The ban on gender-affirming care or transgender health care for the youth is ongoing, as multiple states have already passed this law. Andrew Bailey, the Missouri Attorney General, has announced that his office will file an emergency regulation to restrict access to gender-affirming care for minors.
The new regulations will require doctors to observe an 18-month waiting period, undergo 15-hour-long therapy sessions, and treat any mental illnesses before providing gender-related care to transgender children.
A Law to Ban Transgender Care in Missouri
According to Saint Louis Post-Dispatch, the move is seen as an attempt to circumvent the Republican-led Legislature, which has debated but not passed legislation to restrict transgender health care for minors, including puberty blockers, hormone therapy, and surgeries.
The emergency regulation had yet to be filed with the secretary of state's office as of late Monday, according to JoDonn Chaney, spokesman for Secretary of State Jay Ashcroft. Bailey's announcement coincided with state lawmakers returning to work after a one-week spring break and hundreds of anti-transgender healthcare legislation supporters gathering in the Capitol Rotunda for a rally.
The regulation also requires doctors to disclose information about puberty blocker drugs. In the report in Associated Press News, the information will include that these drugs are experimental, the FDA has yet to approve it and also that the FDA has warned they can lead to brain swelling and blindness.
While puberty blockers and hormones are not FDA-approved for transgender care, they are often "off-label," which is an accepted and permitted practice in these cases. This is not the first time Bailey has taken a stance on transgender healthcare since taking office in January.
Also Read: Europe Implements Stricter Regulations on Gender-Affirming Care, Aims to Increase Safety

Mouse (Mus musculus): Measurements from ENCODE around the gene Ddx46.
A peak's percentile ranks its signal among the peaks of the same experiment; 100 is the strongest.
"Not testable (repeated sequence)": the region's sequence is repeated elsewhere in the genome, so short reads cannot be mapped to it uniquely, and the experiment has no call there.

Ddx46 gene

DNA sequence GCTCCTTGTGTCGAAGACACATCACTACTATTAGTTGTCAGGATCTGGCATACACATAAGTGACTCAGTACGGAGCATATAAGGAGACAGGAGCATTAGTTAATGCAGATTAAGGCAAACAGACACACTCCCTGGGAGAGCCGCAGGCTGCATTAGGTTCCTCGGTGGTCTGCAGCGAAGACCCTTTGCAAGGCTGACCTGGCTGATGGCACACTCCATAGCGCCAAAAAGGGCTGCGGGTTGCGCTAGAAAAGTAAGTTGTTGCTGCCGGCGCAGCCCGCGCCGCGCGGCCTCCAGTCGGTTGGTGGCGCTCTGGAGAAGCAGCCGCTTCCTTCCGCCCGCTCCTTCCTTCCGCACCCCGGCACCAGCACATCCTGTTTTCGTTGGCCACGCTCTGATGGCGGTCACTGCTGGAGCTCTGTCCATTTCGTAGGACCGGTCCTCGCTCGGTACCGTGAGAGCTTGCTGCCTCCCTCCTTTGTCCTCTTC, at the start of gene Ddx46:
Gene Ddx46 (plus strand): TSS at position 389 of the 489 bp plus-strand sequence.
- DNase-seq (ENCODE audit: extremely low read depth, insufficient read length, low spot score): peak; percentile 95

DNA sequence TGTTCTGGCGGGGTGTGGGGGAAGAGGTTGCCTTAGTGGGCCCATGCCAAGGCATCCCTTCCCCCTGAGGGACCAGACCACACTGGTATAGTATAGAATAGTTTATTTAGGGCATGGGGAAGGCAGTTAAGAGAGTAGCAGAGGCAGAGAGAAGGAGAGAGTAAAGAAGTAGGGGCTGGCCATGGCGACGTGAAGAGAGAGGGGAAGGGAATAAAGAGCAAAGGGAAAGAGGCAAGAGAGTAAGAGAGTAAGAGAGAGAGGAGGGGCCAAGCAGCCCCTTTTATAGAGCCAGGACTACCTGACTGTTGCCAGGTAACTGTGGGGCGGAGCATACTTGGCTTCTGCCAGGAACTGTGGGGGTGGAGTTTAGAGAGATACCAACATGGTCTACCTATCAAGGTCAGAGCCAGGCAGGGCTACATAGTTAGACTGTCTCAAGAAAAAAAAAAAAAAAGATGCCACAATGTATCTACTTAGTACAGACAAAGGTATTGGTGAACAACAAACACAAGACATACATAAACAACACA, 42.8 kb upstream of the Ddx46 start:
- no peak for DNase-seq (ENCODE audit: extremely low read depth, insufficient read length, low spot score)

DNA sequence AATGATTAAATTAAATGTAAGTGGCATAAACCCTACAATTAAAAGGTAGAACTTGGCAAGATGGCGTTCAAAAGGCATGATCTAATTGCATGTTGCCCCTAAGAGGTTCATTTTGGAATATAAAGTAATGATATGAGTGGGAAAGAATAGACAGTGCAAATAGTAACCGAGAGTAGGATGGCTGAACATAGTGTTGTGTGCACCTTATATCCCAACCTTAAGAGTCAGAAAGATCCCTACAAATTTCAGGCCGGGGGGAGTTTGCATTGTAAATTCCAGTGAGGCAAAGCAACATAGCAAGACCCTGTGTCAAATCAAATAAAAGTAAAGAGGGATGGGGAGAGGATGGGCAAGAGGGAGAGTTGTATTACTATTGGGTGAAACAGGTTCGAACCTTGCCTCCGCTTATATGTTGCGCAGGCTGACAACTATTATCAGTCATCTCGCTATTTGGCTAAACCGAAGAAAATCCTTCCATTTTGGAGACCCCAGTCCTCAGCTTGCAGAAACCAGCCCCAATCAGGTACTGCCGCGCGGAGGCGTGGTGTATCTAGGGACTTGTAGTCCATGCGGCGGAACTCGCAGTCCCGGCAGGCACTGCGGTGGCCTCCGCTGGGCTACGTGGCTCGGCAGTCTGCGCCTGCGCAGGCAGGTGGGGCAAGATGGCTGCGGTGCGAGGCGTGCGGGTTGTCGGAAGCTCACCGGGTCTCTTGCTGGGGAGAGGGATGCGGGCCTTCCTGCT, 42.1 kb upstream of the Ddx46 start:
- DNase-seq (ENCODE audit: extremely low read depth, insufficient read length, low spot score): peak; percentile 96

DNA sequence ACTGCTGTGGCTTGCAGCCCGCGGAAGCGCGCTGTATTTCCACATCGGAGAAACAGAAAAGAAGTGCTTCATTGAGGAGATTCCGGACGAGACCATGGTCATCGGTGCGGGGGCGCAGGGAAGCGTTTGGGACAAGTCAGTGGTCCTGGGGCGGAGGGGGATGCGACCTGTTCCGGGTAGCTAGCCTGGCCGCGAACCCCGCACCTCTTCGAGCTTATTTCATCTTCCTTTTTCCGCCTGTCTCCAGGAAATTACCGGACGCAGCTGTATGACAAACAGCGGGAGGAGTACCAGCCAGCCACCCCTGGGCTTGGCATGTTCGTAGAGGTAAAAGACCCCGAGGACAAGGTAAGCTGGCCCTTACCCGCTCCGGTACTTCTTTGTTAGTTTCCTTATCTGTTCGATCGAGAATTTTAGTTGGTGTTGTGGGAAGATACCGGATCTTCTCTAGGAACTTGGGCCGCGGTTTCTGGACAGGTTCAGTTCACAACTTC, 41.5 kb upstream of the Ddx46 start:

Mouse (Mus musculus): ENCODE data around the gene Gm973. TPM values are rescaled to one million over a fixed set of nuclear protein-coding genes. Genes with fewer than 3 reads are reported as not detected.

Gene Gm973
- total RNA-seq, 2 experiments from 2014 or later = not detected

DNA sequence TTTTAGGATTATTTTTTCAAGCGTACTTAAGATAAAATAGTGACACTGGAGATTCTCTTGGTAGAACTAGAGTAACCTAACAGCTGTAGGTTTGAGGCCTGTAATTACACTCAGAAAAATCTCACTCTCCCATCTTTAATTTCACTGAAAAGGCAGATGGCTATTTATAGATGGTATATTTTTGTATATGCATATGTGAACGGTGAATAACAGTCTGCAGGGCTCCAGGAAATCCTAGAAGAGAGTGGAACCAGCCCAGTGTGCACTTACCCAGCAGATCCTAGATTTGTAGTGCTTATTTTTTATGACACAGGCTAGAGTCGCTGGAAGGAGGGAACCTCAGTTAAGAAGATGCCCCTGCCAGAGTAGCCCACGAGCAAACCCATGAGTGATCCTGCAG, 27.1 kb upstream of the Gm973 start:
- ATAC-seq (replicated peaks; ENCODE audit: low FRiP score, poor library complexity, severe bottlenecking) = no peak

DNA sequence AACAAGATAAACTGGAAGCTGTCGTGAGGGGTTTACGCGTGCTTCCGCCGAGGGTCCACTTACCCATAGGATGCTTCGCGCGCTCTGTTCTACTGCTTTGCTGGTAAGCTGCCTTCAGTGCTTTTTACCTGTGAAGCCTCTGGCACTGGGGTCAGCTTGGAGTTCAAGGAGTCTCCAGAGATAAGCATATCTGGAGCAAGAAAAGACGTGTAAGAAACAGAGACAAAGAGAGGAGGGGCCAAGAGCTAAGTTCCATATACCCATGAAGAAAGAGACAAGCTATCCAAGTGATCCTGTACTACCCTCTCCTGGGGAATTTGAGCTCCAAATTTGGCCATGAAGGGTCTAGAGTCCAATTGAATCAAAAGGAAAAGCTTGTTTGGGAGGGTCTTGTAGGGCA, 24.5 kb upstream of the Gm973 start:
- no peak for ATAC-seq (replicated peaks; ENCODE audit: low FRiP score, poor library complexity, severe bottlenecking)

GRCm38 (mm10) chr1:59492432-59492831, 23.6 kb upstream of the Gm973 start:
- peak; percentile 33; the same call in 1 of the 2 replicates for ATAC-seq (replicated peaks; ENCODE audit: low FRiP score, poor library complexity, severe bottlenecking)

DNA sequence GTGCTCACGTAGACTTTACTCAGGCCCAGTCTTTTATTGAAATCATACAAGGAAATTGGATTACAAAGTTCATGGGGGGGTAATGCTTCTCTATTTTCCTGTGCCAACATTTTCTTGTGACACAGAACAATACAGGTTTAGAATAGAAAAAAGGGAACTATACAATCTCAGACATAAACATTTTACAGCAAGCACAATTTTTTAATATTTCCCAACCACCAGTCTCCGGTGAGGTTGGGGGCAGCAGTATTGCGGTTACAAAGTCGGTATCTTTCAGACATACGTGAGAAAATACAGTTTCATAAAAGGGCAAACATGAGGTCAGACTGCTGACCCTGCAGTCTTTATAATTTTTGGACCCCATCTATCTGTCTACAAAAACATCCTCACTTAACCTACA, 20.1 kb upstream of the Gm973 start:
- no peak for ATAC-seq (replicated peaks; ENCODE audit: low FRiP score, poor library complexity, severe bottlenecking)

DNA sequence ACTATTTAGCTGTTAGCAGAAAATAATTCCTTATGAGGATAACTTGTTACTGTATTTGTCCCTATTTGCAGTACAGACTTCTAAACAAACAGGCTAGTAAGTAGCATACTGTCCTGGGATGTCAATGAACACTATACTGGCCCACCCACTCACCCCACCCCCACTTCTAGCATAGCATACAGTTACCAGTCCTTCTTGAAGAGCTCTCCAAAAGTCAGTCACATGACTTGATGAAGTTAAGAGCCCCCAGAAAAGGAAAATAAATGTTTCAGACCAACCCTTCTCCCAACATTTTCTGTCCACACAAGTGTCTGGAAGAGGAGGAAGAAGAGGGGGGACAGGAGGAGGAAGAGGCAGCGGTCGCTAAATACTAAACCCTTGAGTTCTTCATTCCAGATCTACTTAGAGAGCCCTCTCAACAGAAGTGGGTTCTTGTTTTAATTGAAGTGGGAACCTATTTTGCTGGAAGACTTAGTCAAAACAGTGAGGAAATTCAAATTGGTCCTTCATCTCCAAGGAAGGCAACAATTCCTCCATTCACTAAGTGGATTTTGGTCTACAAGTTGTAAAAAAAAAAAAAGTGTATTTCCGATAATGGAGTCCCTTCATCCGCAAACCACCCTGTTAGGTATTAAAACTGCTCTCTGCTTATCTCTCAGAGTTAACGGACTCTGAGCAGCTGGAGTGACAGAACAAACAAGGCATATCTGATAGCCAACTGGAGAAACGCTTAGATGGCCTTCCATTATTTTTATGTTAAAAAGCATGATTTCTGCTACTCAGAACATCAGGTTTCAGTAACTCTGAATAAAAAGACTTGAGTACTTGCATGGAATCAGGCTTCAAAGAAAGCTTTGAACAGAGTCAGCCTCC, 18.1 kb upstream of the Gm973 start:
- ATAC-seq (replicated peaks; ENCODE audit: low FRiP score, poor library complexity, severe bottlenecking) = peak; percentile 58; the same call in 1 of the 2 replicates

Multiple Criticisms Floods in Support and Against the Featured Law
An article in The Guardian reports that the rule has been criticized by LGBTQ+ advocacy groups, such as Promo, who argue that it is an "abuse of power" and ignores the standards of care set by major medical associations in the country. The article stated that Bailey's rule is part of a larger national trend to restrict transgender healthcare, drag shows, bathroom access, and discussing LGBTQ+ topics in schools.
Bailey's decision, according to Erin Reed, a researcher who studies transgender laws, is undemocratic and would hurt trans youth in Missouri. Reed also points out that when lawmakers are inactive, Republican authorities like Bailey find other methods to restrict care that is gender-affirming.
A rally at the Missouri Capitol aimed to push lawmakers to pass a law banning all gender-affirming treatment for children. According to ABC News, the rally featured a mix of speakers, including Republican state officials, Christian leaders, and both gay and transgender activists. The speakers who opposed gender-affirming treatment for minors argued that it is a form of child abuse and that only adults should have access to such care.
One speaker, Catherine Dreher, who is the vice chair of the Missouri Libertarian Party, shared her personal experience of having an 18-year-old son who wants to transition to a woman. She opposed allowing minors to access gender-affirming care, citing concerns about mental health and distress.
Related Article: Mississippi Senate Approves Bill Restricting Access to Gender-Affirming Health Care for Minors